Now let’s pretend the website parsed this new ugly string and welcomed the contained “admin” user with: eval('alert("Welcome back admin")').

Eval Villain interesting asdf result

Eval Villain figured it out! Although the “admin” string was not a needle, Eval VIllain decoded it from the url_param query parameter. So when “admin” was seen hitting a hooked function, it considered that call interesting. If this was a real test, the next step would be to replace “admin” with our own payload and try to get XSS; which means reproducing the encoding ourselves. Thankfully, Eval Villain can help with this too!

Expand the “Encoder function” console group and you should see something like:

encoder = (x, y) => {
    x = btoa(x);
        let _ = {"stuff":[1,2,3,{"morestuff":[false,{"username":"YWRtaW4="}]}]};
        _["stuff"][3]["morestuff"][1]["username"]= x;
        x = JSON.stringify(_);
    x = encodeURIComponent(x);
    x = encodeURIComponent(x);
    x = btoa(x);
    let _ = new URL(window.location.href);
    // next line might need some changes
    _.searchParams.set('url_param', decodeURIComponent(x));
    x = {href: _.href, param: x};
    if (y) window.location = x.href;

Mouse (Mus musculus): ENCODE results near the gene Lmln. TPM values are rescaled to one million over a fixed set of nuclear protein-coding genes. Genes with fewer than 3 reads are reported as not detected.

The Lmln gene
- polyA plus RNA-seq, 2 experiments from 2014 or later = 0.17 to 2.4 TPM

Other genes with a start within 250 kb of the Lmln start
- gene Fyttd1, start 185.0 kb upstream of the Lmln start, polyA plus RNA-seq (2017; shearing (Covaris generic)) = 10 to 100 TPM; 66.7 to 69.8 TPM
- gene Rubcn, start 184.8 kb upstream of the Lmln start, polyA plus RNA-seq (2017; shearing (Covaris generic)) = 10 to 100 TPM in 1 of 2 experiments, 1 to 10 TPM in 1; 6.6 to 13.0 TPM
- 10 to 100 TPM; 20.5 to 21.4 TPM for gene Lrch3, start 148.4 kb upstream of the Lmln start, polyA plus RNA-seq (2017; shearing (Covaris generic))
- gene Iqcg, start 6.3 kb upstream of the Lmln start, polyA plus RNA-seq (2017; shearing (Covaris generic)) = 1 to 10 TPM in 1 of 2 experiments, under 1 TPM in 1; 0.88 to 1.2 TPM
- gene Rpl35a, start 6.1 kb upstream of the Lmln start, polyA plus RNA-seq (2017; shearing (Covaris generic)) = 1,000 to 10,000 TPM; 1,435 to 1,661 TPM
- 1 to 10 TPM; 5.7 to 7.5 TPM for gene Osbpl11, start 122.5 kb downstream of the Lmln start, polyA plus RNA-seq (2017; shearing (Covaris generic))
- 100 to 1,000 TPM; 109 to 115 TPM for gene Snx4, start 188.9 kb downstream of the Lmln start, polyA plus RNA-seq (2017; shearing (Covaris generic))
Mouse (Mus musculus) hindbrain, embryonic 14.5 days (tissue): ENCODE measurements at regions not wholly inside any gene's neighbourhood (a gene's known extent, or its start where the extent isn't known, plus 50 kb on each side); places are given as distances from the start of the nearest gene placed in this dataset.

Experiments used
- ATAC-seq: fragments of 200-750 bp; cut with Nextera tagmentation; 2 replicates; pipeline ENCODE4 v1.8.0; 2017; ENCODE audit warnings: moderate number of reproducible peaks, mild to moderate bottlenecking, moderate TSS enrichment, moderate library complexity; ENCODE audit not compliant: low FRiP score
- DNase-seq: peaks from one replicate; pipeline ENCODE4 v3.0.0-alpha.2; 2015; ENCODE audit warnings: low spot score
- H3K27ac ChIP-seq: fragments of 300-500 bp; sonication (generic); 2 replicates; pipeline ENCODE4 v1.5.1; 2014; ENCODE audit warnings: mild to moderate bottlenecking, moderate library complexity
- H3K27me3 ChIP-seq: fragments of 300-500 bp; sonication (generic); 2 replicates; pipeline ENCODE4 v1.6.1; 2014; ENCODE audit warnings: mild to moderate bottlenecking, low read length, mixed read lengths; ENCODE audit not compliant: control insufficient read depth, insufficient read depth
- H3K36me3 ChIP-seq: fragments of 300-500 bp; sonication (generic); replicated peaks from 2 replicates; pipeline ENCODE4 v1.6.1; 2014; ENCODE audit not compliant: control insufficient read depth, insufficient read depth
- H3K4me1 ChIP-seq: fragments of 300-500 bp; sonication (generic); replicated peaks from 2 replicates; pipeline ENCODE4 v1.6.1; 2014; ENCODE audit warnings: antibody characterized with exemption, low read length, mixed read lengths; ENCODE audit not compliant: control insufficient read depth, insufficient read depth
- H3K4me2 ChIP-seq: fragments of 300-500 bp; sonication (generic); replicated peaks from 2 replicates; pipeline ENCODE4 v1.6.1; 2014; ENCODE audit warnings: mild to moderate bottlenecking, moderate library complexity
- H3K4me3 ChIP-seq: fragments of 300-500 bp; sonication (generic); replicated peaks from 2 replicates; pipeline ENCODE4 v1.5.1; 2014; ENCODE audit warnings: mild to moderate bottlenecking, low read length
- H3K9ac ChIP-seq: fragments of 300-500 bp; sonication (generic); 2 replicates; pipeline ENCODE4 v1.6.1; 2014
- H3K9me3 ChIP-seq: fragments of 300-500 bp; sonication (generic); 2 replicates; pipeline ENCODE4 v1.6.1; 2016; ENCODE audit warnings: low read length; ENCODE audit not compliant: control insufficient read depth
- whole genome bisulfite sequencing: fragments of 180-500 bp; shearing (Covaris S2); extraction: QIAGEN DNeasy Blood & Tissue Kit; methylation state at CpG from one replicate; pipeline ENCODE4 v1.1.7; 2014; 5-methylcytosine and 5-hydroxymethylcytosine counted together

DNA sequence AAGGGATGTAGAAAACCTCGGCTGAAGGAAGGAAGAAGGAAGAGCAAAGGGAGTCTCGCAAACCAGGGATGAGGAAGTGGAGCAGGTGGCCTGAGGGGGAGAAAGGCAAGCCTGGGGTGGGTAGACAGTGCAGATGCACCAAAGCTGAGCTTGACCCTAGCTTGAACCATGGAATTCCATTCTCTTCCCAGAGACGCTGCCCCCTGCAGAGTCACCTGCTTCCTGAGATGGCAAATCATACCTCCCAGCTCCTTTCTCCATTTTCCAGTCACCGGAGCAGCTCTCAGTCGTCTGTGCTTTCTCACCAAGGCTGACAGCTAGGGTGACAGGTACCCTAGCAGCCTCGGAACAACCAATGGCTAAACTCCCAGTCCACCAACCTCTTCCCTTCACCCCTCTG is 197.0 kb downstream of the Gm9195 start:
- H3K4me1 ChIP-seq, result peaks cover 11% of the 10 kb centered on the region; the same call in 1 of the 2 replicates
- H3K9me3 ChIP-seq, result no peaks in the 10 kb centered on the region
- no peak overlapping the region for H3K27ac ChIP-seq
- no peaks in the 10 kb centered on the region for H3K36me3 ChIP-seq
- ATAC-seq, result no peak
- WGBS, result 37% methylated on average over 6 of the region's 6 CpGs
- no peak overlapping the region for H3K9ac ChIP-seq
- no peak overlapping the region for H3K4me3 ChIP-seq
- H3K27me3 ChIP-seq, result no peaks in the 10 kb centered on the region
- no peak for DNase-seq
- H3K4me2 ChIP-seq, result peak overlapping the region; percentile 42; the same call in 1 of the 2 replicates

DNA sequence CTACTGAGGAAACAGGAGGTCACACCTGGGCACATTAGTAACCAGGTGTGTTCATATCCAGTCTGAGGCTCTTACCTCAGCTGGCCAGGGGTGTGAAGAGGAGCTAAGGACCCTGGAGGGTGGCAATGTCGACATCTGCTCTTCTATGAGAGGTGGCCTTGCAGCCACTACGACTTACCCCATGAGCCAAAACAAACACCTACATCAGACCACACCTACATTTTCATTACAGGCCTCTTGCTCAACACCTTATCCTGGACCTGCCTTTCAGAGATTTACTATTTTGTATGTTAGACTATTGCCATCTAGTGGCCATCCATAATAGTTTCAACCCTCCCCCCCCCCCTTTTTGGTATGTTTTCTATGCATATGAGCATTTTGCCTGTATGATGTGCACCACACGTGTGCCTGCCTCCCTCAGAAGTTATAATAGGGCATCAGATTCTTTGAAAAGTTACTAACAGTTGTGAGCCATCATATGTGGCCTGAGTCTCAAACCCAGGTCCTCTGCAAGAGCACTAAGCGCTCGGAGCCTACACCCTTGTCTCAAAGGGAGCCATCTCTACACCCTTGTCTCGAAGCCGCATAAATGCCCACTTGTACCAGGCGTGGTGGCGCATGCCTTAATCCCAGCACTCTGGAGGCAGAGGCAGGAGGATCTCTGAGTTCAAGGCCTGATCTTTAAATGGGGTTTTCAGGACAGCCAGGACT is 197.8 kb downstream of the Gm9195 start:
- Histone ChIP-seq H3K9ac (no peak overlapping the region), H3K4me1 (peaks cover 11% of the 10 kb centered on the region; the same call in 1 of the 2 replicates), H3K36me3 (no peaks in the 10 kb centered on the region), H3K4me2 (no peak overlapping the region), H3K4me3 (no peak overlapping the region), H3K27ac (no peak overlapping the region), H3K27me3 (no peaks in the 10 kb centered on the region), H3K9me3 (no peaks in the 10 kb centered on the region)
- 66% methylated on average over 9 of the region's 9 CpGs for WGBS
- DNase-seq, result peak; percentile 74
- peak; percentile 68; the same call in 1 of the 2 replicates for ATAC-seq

return x;

This is a guess by Eval Villain as to how the website is encoding the URL parameter. You can see Eval Villain was able to guess the encoding quite well. It wasn’t perfect—it got encodeURIComponent and encodeURI confused—but it’s likely close enough to pass. Using this function you can quickly encode and prototype XSS payloads, then use Eval Villain output to see how those characters were encoded/filtered.

DOM XSS Sources

We have seen Eval Villain detect needles and URL parameters inside of DOM XSS sinks. It also looks for interesting strings in the URL fragment, window name, local storage and document cookie. The last two might seem a bit strange, as they are typically only thought of as being self-XSS. So Eval Villain uses a different coloring theme for those findings, the default being yellow. I decided to include them because these self-XSS vectors are often left unpatched and can function as a reflected XSS upgrade. I like to think of them as XSS batteries.